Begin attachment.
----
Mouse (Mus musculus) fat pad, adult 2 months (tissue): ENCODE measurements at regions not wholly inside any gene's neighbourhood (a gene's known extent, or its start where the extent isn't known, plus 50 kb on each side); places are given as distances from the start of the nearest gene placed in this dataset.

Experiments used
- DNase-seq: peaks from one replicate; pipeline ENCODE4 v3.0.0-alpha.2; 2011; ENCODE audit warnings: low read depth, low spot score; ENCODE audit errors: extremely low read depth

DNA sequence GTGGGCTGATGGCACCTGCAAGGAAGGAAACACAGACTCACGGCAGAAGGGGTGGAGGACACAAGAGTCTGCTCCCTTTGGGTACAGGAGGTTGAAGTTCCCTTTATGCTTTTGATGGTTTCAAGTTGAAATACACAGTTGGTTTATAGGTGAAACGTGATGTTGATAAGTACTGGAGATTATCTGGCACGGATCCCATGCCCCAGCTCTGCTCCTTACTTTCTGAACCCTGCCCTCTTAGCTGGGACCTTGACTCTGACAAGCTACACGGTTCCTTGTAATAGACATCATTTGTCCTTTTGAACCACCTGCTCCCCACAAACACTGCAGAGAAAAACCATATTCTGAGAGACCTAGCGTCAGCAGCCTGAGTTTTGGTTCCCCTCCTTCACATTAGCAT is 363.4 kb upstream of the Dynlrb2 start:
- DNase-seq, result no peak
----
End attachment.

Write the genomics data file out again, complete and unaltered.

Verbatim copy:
Mouse (Mus musculus) fat pad, adult 2 months (tissue): ENCODE measurements at regions not wholly inside any gene's neighbourhood (a gene's known extent, or its start where the extent isn't known, plus 50 kb on each side); places are given as distances from the start of the nearest gene placed in this dataset.

Experiments used
- DNase-seq: peaks from one replicate; pipeline ENCODE4 v3.0.0-alpha.2; 2011; ENCODE audit warnings: low read depth, low spot score; ENCODE audit errors: extremely low read depth

DNA sequence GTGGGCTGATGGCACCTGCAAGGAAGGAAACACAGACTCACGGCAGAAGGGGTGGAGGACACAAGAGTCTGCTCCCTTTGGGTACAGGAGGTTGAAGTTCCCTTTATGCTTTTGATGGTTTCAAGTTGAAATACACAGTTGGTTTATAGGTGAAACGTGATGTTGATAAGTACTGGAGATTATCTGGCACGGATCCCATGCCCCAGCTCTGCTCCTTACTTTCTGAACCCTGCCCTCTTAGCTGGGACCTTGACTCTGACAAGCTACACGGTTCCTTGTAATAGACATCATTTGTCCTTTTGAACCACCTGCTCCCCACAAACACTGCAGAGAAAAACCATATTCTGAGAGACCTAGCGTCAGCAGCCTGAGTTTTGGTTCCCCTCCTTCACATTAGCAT is 363.4 kb upstream of the Dynlrb2 start:
- DNase-seq, result no peak